When I think about listening to those B.B. King records in 1986, I am thinking of a time when the role of music's present was usually surprise, counter-argument and probable oblivion. The role of music's past was confirmation, grounding, study and possible immortality. My sense is that these roles are being reversed. In 2014, Daniel Ek, the CEO of Spotify, said to the New Yorker journalist John Seabrook: "We're not in the music space — we're in the moment space." This implies that music's past could become a sequence of brief, discontinuous moments, like quick-fading Snapchat pictures.
Ten years ago, I thought the effect of widespread, immediate access to so much of the history of recorded music would be that the past would come to merge with the present. It would simply become another room in the house. I liked that idea, and I imagine Mary Beard would too. But it seems, instead, that the more likely use of the past, and the more profitable one, is as a weird or uncanny diversion. It delivers you a punch in the neck and then retreats back into a flat, non-hierarchical landscape.
My encounter with Homer Banks happened during a conversation I was having in an Irish pub with Ken Shipley and Rob Sevier, who run the Numero Group, a Chicago-based label for reissuing old music. They have worked together for 15 years, long enough to become foils: Shipley is sparky and associative, optimistically building theories, and Sevier is saturnine and skeptical, taking them apart.
They were in Manhattan on scouting trips. The day before, they'd visited a private collector of instructional belly-dancing records in Brooklyn; they're working on a project about what they called "appropriated ethnic music." After meeting me, they were off to visit a New York avant-gardist of great stature with a promising archive of early work. They spend long periods of time working on multiple deep and esoteric projects simultaneously, finding master tapes, securing the rights, then doing the complicated work of re-framing the past. This is their passion.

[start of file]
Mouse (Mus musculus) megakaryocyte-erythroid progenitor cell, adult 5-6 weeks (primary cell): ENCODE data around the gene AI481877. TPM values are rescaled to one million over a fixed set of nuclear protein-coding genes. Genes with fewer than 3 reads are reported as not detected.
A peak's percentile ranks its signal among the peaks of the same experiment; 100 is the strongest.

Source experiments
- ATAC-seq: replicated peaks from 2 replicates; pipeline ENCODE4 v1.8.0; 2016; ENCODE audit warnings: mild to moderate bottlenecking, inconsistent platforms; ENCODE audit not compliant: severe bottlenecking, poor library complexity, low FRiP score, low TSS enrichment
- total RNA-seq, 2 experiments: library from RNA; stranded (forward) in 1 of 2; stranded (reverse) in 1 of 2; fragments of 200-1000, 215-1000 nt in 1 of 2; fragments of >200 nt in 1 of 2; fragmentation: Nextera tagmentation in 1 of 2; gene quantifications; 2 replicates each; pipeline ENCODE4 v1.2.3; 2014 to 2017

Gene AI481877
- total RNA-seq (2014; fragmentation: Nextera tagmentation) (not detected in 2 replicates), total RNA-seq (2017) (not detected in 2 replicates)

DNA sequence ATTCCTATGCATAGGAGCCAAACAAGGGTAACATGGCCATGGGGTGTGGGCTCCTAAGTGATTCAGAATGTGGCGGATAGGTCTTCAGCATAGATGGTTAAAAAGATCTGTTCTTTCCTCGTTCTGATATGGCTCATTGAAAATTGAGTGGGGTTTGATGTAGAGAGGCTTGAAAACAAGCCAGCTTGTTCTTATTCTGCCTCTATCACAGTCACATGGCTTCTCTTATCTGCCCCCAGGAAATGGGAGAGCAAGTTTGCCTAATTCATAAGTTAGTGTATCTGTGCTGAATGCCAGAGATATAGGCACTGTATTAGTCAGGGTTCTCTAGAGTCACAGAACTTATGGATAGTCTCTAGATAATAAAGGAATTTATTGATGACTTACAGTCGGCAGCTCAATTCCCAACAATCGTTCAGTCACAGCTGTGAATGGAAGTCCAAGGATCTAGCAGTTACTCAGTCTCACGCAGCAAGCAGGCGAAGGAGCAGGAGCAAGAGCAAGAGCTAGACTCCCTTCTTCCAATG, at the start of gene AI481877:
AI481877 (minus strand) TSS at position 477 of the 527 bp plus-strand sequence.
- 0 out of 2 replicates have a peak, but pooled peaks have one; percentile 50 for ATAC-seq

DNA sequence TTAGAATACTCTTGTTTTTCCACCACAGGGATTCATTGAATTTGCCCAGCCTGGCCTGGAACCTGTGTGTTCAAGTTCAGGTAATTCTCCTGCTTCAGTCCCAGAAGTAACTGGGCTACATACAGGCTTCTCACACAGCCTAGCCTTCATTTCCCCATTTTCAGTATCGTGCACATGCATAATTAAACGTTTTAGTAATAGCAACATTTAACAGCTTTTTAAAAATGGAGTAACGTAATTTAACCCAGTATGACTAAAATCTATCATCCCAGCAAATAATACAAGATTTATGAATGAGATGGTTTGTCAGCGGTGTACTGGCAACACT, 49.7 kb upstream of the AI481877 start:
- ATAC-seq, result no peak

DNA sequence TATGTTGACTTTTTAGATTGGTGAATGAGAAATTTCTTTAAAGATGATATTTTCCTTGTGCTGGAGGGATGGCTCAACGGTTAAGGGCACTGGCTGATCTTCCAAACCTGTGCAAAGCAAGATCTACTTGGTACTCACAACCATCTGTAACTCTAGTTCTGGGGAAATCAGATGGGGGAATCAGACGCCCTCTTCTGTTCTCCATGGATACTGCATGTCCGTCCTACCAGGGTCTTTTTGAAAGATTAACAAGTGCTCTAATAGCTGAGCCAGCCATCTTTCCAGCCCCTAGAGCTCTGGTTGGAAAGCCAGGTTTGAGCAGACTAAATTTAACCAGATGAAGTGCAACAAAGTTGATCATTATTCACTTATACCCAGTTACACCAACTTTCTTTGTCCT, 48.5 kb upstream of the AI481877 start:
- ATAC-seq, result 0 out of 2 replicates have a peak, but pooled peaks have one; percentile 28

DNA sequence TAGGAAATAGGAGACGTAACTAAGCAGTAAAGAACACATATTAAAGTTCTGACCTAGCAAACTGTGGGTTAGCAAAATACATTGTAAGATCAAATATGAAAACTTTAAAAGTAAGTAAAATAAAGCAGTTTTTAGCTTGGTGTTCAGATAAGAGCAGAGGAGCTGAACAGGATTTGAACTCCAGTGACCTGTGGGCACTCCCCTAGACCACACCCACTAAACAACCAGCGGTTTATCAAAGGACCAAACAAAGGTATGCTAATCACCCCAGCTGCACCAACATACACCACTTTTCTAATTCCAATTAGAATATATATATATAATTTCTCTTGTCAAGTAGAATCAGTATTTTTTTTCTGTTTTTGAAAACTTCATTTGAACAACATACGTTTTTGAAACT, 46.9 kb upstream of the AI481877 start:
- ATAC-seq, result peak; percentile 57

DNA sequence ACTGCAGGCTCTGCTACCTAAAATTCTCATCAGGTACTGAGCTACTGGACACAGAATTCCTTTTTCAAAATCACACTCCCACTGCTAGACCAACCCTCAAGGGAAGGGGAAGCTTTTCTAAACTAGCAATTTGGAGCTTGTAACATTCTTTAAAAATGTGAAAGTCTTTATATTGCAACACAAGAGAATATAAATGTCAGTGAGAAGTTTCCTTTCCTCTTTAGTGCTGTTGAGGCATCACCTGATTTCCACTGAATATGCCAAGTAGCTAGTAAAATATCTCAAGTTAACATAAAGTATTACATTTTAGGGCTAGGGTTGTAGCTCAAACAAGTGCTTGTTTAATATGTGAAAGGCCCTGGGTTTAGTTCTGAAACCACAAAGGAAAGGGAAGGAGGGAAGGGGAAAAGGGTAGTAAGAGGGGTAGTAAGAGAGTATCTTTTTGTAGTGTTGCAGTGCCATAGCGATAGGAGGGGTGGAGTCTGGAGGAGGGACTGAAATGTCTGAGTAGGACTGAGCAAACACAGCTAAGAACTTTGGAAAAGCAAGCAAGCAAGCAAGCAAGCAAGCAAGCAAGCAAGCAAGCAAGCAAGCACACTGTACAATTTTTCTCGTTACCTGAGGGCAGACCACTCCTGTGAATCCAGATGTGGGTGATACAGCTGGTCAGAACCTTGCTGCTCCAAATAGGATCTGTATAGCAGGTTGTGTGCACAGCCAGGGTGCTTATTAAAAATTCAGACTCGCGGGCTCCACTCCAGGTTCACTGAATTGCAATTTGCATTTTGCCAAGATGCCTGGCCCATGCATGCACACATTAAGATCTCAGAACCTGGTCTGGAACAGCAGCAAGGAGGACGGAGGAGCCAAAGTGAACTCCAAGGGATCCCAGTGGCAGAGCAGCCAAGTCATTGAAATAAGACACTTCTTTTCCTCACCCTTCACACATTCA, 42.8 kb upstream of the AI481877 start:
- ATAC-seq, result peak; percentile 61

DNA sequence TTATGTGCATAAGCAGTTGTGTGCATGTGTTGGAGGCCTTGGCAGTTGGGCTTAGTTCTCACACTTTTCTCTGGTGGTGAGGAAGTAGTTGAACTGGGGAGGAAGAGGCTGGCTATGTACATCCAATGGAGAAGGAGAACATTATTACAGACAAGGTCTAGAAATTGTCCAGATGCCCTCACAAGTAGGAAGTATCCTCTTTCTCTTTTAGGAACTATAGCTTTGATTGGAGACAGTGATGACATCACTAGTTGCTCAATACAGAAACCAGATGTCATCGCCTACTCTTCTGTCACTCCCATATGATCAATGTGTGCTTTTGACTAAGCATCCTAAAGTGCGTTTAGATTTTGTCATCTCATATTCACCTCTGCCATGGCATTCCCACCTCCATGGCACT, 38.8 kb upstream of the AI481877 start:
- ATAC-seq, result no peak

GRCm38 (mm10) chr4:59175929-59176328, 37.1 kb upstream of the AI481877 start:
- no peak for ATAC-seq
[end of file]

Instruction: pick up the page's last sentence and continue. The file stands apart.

Are they obscurity snobs? Probably. But beyond that, they are betting on a belief that even average listeners know there is more to the history of music than what has been placed before them by radio, algorithms or the happenstance of social media. Their work has originality and integrity as primary-use culture — you buy, you move towards, a Numero Group record or box set dedicated to a single artist or label from the past, beautifully designed and well-annotated, and you're going to learn a lot. But primary use isn't paying the bills anymore.
"Ten years ago, it didn't take any effort to sell 5 to 10,000 CDs," Shipley told me. "Now you're lucky if you can sell 3,000." Just recently, as they noticed in their last round of royalty statements, Numero has started to sell more LPs than CDs. And though there has been a gradual rise in the sales of LPs, the few small (actual) stores that sell them, as Shipley explained, prioritize LPs that young people are actually going to buy. The Beatles' Abbey Road, Metallica's Kill 'Em All, and so on. There may not be room in the bin for obscure soul records after that. The LP revival does not lift all boats.
Not long ago, they realized the vastness of their interests was outpacing the market. They'd been great at the game of reframing the past and won Grammys for their work, but were now sitting on dead stock. As a consequence, they are putting out far fewer records now, a fifth as many as they did four years ago. And their priority, increasingly, is to be able to administer the "sync rights" (synchronization rights, for songs to be used in movies or TV or in ads) themselves. They've negotiated for songs — mostly American music from the '60s and '70s — in many movies: The Circle, The Trust, Loving — lots and lots. Take my word for it. If you don't talk about music while pointing at the ceiling in bars, perhaps you are doing it while pointing at the television. Same thing. You are pointing at the means of production. Secondary use.